British Journalist George Monbiot has been writing a number of pieces about a TV ‘documentary’ which supposedly tried to debunk climate change by doctoring statistics and misrepresenting interviewees. Certainly it was one of the most mendacious things I’ve seen on TV, right up there with ads for shampoo that cures dandruff. Monbiot seems to think this kind of thing plays well because, as he puts it,
“We want to be misled, we crave it; and we will bend our minds into whatever shape they need to take in order not to face our brutal truths”.
I think he’s completely wrong on this. We are not self-deceiving in this way, and we are not living in ‘the age of stupid‘ as a film with a similar theory put it (although I look forward to seeing the movie). Well, not with global warming, anyway. Dandruff may be another matter. I’ll explain.
According to grid-group cultural theory, developed by anthropologist Mary Douglas, we humans have very different ways of seeing the world and they are in permanent conflict with one another. This is why we don’t and won’t see eye to eye. It has nothing to do with being stupid or willfully blind. We just have different strategies – heuristics – for making sense of the world and our place in it.
Climate change unbelievers such as the producer of the show, Martin Durkin, are Individualists who believe that there is no problem so difficult that human ingenuity can’t solve it. Besides, what seems a problem to one person is a wonderful business opportunity to another – and what was so good about the status quo anyway? Furthermore, and crucially, nature is endlessly bountiful and will always give plenty to people who apply effort and skill. Those who say otherwise are just whinging.
In contrast, people like George Monbiot are Egalitarians for whom a big looming disaster is a wonderful thing to talk up – it provides a threat against which the group can organise and in so doing become stronger. If it wasn’t global warming it would be something else, and you can just look down the list of George’s articles for a host of suitable candidates, from peak oil to genetic modification by way of nuclear power and economic conspiracies. Most importantly, nature is in a state of depletion and is on the brink, for which the only solution is for us to change our values, share more and become less profligate.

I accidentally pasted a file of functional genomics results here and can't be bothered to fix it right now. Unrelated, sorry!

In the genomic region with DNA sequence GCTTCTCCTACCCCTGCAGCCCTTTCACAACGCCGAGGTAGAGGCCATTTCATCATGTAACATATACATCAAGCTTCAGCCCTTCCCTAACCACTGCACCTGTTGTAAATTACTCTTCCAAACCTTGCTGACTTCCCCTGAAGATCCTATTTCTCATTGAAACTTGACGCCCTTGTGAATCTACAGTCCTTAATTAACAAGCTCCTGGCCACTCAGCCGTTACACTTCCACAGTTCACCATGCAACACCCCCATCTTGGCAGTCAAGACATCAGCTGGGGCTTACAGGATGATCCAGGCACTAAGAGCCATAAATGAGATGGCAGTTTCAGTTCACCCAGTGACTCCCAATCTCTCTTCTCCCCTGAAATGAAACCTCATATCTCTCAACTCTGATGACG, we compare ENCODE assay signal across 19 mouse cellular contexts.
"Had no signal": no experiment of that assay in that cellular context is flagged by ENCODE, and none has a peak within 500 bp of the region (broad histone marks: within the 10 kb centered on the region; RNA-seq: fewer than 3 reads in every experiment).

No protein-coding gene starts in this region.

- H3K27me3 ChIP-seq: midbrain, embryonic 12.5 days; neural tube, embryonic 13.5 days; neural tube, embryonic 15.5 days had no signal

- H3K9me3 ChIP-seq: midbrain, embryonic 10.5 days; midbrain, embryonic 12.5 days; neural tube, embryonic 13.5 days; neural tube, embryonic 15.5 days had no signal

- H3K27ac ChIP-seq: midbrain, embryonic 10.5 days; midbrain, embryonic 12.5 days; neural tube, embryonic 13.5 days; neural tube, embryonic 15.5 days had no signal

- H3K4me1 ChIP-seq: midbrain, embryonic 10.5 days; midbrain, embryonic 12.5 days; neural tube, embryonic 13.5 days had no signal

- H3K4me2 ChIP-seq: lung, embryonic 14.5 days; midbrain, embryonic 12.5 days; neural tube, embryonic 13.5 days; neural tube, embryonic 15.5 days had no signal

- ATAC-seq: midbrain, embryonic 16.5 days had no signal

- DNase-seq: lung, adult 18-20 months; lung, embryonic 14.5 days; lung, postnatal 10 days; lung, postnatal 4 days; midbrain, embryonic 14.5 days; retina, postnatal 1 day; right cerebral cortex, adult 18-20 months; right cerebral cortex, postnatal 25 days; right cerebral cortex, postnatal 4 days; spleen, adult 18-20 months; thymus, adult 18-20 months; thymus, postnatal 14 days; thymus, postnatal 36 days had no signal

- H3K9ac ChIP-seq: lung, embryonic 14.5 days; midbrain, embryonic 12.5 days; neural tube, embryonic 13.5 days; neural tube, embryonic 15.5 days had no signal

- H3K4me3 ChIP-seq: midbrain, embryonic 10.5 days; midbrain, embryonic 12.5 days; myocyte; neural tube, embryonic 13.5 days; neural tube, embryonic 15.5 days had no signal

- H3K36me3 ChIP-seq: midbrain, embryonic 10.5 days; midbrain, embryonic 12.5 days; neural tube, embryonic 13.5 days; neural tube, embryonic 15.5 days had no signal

Monbiot seems at a partial loss to explain the actions of Channel Four in systematically presenting an anti-green message. He says:
“So why does Channel 4 seem to be waging a war against the greens? I am not sure, but it seems to me that much of its programming – whether it concerns property, celebrities or contestants seeking fame and money – is aspirational. Environmentalism is counter-aspirational. It suggests that the carefree world Channel 4 has created, the celebration of the self, cannot be sustained.”
I think aspirational programming is actually part of a bigger picture explained neatly and with parsimony by Douglas’s theory.
So who’s right about global warming? Grid-group theory helps us to take a step back and recognise that our interpretations of what’s going on are just that: interpretations. Environmentalists have traditionally been quite critical of Grid-group theory, especially when it has been used by people such as Aaron Wildavsky to ridicule their principled positions. In light of the mountian of climate change evidence, much of it produced by people with little egalitarianism flowing through their veins, I think the egalitarian view has not been heard enough – not by a long shot. Seeing it as one of four opposing possibilities only clarifies the need for it to become a sharper and clearer, albeit more reflective voice.
What we argue about when we argue about global warming is not fundamentally the number of human-generated carbon dioxide molecules in the atmosphere. Rather, we are arguing about our vision of society and of how it should be shaped. Grid-group theory reminds us of this, even when, as George might say, we just don’t want to know.